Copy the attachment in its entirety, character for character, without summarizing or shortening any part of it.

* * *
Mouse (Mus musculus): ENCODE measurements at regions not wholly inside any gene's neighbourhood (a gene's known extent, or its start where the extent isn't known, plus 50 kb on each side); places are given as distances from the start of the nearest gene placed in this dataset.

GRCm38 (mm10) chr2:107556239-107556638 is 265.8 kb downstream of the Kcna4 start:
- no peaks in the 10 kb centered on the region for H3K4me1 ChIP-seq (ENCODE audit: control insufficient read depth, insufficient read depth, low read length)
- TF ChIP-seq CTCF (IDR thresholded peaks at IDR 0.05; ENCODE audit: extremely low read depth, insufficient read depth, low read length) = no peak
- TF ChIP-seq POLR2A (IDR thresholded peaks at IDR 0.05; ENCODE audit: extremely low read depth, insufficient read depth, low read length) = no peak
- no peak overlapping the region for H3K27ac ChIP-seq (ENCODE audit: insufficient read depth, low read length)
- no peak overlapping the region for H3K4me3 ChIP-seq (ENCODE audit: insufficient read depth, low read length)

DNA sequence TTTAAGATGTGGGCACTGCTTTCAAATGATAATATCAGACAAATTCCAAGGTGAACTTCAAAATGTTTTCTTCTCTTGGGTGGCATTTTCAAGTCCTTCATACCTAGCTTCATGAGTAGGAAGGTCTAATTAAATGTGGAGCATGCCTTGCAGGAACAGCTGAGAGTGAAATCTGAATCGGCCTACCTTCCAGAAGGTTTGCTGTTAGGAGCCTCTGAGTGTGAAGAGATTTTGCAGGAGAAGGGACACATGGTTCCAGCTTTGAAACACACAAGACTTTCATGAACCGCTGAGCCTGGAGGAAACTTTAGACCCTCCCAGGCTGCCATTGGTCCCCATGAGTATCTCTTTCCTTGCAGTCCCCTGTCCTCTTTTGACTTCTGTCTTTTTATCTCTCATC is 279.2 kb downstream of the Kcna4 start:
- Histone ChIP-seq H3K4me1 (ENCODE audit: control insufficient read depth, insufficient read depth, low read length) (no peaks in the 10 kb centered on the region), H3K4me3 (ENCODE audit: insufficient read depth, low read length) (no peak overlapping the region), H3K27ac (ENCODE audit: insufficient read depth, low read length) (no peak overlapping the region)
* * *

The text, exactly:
Mouse (Mus musculus): ENCODE measurements at regions not wholly inside any gene's neighbourhood (a gene's known extent, or its start where the extent isn't known, plus 50 kb on each side); places are given as distances from the start of the nearest gene placed in this dataset.

GRCm38 (mm10) chr2:107556239-107556638 is 265.8 kb downstream of the Kcna4 start:
- no peaks in the 10 kb centered on the region for H3K4me1 ChIP-seq (ENCODE audit: control insufficient read depth, insufficient read depth, low read length)
- TF ChIP-seq CTCF (IDR thresholded peaks at IDR 0.05; ENCODE audit: extremely low read depth, insufficient read depth, low read length) = no peak
- TF ChIP-seq POLR2A (IDR thresholded peaks at IDR 0.05; ENCODE audit: extremely low read depth, insufficient read depth, low read length) = no peak
- no peak overlapping the region for H3K27ac ChIP-seq (ENCODE audit: insufficient read depth, low read length)
- no peak overlapping the region for H3K4me3 ChIP-seq (ENCODE audit: insufficient read depth, low read length)

DNA sequence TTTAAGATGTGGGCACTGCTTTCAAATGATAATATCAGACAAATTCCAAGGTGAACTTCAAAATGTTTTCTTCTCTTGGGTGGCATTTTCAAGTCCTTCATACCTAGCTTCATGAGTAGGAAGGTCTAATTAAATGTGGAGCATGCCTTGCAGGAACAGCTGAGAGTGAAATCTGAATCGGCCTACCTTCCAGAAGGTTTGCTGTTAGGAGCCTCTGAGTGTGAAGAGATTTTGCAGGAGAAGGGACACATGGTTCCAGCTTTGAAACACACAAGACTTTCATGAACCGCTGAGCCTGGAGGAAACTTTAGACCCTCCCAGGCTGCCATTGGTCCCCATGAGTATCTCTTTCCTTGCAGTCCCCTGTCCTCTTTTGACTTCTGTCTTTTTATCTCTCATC is 279.2 kb downstream of the Kcna4 start:
- Histone ChIP-seq H3K4me1 (ENCODE audit: control insufficient read depth, insufficient read depth, low read length) (no peaks in the 10 kb centered on the region), H3K4me3 (ENCODE audit: insufficient read depth, low read length) (no peak overlapping the region), H3K27ac (ENCODE audit: insufficient read depth, low read length) (no peak overlapping the region)